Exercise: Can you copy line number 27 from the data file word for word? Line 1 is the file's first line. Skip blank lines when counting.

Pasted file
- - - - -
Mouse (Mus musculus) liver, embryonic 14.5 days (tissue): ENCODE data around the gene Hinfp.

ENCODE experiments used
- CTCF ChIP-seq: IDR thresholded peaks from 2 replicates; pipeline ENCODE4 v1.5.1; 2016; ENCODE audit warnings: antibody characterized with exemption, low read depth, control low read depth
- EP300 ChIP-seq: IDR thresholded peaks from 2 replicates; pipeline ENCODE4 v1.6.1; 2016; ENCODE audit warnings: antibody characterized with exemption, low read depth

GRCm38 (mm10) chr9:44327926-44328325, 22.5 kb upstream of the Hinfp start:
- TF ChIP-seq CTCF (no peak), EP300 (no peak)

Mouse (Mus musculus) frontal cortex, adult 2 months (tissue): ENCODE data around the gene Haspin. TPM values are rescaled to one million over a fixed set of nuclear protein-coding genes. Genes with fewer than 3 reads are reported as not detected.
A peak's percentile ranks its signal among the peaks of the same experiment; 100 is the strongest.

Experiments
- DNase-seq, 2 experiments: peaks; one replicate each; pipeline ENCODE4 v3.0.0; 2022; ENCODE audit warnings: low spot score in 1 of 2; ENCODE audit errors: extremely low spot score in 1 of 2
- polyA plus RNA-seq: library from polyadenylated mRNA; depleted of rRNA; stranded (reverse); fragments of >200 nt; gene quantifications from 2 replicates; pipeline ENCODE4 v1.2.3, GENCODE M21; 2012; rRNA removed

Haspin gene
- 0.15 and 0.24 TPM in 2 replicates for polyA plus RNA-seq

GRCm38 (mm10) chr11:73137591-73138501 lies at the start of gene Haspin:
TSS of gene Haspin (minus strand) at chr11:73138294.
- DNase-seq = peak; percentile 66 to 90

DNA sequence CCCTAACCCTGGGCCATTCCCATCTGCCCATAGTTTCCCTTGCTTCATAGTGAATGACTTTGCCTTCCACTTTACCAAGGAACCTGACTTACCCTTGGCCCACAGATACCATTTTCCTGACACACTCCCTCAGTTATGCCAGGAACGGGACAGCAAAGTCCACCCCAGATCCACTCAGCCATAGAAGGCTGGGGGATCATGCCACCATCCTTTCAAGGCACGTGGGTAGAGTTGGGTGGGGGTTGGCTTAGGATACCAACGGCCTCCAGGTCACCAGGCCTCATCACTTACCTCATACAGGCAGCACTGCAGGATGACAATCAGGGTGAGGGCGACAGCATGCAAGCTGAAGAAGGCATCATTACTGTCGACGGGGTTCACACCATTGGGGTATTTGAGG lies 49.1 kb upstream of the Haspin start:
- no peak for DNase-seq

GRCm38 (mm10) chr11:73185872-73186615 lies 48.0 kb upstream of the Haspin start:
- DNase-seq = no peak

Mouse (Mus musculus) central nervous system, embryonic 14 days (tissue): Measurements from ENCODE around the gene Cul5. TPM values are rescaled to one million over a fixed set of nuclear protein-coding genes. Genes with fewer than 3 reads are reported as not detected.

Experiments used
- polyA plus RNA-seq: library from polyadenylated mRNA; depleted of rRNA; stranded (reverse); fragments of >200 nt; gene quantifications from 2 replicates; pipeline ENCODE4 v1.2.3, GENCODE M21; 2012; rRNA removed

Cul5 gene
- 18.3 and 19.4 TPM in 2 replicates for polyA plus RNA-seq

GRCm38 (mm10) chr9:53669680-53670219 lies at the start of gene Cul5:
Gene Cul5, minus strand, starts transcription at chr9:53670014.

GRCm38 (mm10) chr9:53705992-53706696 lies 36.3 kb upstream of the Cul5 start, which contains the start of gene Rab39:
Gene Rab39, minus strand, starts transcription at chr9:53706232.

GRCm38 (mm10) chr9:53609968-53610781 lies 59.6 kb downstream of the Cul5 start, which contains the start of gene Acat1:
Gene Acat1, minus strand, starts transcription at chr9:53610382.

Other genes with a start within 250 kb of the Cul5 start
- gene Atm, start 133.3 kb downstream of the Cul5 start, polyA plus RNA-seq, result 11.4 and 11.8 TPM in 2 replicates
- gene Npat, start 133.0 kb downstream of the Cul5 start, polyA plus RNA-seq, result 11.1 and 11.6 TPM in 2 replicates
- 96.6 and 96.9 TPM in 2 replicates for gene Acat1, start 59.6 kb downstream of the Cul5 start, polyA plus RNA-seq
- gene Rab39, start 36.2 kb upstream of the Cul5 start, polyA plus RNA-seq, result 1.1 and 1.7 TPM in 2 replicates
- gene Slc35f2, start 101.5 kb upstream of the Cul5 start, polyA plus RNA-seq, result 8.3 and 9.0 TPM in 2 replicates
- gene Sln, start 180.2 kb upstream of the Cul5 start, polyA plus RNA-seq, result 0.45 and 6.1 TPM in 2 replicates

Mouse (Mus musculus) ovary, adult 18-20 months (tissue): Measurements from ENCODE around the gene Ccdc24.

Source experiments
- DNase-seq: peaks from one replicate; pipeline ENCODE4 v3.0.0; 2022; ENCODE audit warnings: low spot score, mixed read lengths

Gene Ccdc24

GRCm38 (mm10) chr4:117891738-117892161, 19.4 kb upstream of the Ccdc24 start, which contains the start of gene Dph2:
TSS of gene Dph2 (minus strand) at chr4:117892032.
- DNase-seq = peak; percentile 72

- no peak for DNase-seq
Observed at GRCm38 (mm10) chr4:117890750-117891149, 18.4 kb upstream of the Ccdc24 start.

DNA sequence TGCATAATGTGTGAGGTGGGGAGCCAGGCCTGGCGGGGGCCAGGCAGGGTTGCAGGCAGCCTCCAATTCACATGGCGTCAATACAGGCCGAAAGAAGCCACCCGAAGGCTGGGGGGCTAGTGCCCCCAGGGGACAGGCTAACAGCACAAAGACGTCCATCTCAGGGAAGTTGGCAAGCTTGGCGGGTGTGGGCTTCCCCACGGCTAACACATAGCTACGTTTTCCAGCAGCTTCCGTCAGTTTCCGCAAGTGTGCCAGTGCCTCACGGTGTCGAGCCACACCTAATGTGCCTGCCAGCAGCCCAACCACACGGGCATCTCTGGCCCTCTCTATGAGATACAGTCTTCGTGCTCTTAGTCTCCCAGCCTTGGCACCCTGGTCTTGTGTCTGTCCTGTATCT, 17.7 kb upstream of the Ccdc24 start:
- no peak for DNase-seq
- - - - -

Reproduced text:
Gene Cul5, minus strand, starts transcription at chr9:53670014.